Book a wine tour that takes you into the heart of the famous famous vineyards or book a tasting and lunch at Olivier Leflaive.

I wasn’t initially planning on writing about France today but since yesterday was Bastille Day and today France’s Les Bleus won the World Cup, It seems appropriate maybe even fated to write about France today. But what to say, after all I write about France a lot, I have visited many different areas, tried many different foods and wines so how could I pick a favourite today? France is so varied and so interesting, where to start? Every time I get ready to visit France again, I usually get the following feedback: “Haven’t you been there before?” and ” Have fun in Paris.” Well France is a large country with many different regions with their own unique cultural nuances and I haven’t been to Paris on my last 4 trips to France  so instead I thought why not focus on France’s underrated gems. France is one of the most visited countries in the world so anything being underrated seems like a stretch but these are my picks for the top 5 underrated places to visit.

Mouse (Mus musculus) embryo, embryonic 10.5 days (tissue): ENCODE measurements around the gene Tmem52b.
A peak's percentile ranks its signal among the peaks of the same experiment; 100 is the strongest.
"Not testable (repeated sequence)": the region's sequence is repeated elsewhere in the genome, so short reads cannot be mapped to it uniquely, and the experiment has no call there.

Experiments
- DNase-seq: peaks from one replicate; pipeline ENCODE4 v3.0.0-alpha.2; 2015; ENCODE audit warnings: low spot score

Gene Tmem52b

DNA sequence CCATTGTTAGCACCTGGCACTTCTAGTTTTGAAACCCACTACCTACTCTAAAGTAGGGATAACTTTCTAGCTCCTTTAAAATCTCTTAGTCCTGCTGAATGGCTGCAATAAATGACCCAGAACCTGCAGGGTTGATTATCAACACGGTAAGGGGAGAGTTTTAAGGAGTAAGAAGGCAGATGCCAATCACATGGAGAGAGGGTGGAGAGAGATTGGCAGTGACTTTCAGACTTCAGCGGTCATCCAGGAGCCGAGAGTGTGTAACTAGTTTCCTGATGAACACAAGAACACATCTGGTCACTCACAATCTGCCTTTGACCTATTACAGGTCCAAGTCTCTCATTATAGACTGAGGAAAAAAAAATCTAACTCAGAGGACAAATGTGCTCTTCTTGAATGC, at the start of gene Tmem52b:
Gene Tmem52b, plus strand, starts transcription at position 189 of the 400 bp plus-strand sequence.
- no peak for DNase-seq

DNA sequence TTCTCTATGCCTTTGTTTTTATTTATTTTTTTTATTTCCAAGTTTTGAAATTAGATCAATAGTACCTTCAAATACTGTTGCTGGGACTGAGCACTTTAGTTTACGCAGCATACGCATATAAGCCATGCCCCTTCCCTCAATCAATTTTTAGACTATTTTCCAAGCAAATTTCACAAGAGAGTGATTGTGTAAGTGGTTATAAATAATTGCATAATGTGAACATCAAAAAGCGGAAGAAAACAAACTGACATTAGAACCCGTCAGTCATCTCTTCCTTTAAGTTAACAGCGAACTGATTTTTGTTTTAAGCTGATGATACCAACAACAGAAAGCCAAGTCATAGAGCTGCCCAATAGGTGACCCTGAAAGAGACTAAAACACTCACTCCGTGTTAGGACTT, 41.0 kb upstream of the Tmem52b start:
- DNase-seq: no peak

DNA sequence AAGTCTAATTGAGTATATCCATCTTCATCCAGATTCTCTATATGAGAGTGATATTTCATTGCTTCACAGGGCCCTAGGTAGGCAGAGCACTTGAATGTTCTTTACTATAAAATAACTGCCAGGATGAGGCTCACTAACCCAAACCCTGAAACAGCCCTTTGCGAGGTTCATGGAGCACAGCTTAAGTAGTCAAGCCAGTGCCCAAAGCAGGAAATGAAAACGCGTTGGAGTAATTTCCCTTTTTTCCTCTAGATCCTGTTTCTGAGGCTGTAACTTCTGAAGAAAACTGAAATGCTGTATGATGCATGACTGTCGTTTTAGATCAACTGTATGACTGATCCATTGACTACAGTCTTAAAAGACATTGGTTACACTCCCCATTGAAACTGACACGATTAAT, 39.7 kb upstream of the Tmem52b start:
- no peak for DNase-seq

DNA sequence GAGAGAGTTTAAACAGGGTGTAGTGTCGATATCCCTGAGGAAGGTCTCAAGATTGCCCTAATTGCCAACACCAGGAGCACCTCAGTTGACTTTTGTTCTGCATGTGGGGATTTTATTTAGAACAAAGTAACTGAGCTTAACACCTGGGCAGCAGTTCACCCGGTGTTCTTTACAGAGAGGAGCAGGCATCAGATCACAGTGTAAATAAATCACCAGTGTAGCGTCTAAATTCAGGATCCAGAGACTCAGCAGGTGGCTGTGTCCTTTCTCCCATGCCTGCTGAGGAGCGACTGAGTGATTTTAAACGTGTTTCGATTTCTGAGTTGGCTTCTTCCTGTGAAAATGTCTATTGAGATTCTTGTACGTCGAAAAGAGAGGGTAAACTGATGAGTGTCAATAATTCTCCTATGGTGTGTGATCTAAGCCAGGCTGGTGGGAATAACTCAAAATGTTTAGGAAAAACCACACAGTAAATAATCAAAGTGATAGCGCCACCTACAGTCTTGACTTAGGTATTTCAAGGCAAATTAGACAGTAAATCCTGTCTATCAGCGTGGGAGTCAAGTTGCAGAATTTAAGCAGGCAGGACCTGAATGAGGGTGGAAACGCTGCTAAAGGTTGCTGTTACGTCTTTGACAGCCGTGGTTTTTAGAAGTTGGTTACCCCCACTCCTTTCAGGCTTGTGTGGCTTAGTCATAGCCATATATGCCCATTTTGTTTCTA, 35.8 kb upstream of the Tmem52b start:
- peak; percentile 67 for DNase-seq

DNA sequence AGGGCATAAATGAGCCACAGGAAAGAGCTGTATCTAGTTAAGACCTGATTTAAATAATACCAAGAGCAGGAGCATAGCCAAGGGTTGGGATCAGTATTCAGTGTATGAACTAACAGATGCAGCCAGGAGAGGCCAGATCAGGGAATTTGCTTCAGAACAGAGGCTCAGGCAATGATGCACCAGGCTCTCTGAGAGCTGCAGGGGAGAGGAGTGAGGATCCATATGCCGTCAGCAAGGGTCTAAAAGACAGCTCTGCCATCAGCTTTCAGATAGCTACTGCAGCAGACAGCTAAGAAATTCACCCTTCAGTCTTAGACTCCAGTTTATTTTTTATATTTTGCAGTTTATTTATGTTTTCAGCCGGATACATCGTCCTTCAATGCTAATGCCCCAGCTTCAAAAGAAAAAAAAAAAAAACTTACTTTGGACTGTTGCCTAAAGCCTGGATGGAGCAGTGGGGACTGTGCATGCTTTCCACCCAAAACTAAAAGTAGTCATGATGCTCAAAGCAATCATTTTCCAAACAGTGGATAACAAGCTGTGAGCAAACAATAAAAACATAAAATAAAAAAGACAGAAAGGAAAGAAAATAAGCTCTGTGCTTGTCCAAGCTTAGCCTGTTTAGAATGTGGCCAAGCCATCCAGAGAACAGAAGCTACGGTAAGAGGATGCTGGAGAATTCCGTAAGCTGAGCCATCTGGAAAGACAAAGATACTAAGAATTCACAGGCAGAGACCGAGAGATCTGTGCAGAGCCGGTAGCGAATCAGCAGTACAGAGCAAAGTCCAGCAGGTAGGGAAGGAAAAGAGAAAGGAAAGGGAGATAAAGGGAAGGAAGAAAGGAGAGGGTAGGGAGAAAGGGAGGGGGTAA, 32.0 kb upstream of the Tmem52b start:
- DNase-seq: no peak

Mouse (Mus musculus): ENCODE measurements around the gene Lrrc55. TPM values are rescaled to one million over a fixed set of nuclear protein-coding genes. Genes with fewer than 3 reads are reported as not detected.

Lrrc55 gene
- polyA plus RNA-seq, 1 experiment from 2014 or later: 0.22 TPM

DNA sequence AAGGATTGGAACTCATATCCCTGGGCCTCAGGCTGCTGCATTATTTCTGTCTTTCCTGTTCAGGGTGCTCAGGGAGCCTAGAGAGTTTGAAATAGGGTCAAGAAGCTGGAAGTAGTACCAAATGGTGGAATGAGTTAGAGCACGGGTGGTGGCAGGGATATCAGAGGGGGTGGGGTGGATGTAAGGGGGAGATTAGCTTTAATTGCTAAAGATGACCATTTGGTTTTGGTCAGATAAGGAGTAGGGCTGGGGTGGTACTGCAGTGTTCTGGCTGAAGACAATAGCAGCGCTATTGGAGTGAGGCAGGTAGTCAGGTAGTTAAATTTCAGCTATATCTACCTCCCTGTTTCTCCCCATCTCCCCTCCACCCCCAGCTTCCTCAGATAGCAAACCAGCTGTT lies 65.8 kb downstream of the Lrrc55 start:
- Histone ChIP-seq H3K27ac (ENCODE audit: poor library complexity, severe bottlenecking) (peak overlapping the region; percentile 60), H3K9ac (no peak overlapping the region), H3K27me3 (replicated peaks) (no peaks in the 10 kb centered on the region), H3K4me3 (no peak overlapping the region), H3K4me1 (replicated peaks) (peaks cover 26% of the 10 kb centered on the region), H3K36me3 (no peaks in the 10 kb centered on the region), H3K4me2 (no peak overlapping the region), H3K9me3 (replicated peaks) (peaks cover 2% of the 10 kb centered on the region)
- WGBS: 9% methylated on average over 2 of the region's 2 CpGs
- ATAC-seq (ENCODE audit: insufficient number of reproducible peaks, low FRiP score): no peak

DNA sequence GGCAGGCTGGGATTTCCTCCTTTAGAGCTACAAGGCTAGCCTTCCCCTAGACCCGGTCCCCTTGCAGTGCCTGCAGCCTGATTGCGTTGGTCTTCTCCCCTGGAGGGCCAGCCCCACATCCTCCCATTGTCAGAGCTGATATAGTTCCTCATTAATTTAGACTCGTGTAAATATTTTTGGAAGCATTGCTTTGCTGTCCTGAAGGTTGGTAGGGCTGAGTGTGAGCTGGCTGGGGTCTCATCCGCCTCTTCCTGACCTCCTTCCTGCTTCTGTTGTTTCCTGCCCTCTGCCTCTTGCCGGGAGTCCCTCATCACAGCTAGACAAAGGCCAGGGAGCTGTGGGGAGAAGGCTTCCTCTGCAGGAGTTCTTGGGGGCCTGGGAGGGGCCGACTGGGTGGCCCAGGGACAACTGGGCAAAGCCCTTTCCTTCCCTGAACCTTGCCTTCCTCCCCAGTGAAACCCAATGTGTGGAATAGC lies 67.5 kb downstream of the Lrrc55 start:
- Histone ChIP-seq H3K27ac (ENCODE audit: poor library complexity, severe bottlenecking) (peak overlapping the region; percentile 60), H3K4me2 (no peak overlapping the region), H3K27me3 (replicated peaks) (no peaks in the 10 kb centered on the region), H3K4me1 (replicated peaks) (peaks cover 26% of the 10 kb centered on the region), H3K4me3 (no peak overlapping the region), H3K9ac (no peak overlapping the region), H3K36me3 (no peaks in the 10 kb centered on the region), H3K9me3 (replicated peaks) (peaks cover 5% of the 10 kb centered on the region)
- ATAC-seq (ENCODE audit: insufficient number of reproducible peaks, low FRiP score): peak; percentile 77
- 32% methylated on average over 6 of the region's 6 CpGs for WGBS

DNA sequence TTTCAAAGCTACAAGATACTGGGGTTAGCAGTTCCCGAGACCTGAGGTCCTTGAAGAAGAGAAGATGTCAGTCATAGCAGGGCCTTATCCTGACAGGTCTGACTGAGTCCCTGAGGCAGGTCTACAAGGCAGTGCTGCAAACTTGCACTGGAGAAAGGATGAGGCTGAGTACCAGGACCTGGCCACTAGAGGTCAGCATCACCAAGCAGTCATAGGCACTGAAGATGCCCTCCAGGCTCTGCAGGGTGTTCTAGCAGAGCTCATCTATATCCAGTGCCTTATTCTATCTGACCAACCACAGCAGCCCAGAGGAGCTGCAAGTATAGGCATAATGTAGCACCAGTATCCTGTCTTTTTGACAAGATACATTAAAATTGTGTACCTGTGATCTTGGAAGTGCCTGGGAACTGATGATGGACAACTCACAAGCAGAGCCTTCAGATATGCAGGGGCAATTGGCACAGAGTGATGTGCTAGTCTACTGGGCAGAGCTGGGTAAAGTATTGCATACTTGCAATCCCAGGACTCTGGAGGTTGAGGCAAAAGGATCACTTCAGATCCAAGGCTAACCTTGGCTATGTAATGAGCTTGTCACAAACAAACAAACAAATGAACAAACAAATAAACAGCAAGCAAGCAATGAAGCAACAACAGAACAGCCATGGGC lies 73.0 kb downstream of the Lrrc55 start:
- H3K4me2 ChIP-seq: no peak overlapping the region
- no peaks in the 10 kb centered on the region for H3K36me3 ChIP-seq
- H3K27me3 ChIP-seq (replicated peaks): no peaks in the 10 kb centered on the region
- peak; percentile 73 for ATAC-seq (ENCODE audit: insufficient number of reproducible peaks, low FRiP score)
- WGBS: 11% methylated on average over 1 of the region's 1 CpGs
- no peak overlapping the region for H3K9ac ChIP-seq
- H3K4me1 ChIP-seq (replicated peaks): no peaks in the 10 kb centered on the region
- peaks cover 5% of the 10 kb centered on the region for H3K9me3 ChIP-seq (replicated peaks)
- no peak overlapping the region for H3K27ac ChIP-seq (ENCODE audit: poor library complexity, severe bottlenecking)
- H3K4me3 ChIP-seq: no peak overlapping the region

1. Arbois, Jura, France. Jura itself is a relatively unknown region in France. East of Bourgogne, , Jura is often considered a mirror image of the Cote D’Or. Arbois is one of the larger towns and a great spot for day trips to L’Etoile and Chateau-Chalon to taste the region’s famous vin jaune. IMG_2468 Try the Fruitiere Vinicole for a great opportunity to try Jura’s most famous wines. http://www.chateau-bethanie.fr/fr/chateau-bethanie-vins-jura-arbois.php Nearby are many restaurant selections with great food. As well you are close to Bourg de Sirod to hike the famous Richebourg ruins.